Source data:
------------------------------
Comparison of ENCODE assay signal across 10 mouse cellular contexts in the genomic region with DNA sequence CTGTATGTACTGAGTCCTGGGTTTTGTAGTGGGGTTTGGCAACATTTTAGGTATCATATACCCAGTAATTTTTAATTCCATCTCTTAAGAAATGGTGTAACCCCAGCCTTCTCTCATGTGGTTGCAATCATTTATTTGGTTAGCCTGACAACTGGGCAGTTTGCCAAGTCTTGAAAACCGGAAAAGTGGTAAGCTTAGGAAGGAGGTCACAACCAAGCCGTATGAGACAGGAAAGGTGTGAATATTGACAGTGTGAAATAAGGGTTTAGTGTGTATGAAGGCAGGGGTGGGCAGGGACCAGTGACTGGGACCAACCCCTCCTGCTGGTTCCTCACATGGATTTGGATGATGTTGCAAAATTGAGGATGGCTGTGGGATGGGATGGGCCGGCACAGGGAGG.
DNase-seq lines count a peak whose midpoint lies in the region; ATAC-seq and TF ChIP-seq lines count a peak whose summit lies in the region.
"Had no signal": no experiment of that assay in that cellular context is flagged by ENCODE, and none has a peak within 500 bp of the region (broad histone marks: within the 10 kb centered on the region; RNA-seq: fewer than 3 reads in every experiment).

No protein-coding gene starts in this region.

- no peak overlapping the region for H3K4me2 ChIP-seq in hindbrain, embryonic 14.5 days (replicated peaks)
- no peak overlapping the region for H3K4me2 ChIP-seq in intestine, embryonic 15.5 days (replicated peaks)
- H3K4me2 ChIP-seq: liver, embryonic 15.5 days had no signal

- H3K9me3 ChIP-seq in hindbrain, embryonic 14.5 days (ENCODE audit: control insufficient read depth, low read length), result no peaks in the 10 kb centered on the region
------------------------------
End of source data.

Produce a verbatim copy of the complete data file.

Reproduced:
Comparison of ENCODE assay signal across 10 mouse cellular contexts in the genomic region with DNA sequence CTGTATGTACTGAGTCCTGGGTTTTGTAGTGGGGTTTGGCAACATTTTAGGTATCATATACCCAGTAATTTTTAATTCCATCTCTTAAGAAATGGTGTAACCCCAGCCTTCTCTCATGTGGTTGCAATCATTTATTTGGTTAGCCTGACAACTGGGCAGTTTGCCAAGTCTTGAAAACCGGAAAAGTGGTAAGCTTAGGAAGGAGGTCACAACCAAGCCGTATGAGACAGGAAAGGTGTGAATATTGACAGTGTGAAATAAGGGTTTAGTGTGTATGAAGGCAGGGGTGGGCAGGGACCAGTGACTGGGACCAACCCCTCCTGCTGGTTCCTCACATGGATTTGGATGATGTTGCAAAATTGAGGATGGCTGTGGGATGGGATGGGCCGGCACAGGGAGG.
DNase-seq lines count a peak whose midpoint lies in the region; ATAC-seq and TF ChIP-seq lines count a peak whose summit lies in the region.
"Had no signal": no experiment of that assay in that cellular context is flagged by ENCODE, and none has a peak within 500 bp of the region (broad histone marks: within the 10 kb centered on the region; RNA-seq: fewer than 3 reads in every experiment).

No protein-coding gene starts in this region.

- no peak overlapping the region for H3K4me2 ChIP-seq in hindbrain, embryonic 14.5 days (replicated peaks)
- no peak overlapping the region for H3K4me2 ChIP-seq in intestine, embryonic 15.5 days (replicated peaks)
- H3K4me2 ChIP-seq: liver, embryonic 15.5 days had no signal

- H3K9me3 ChIP-seq in hindbrain, embryonic 14.5 days (ENCODE audit: control insufficient read depth, low read length), result no peaks in the 10 kb centered on the region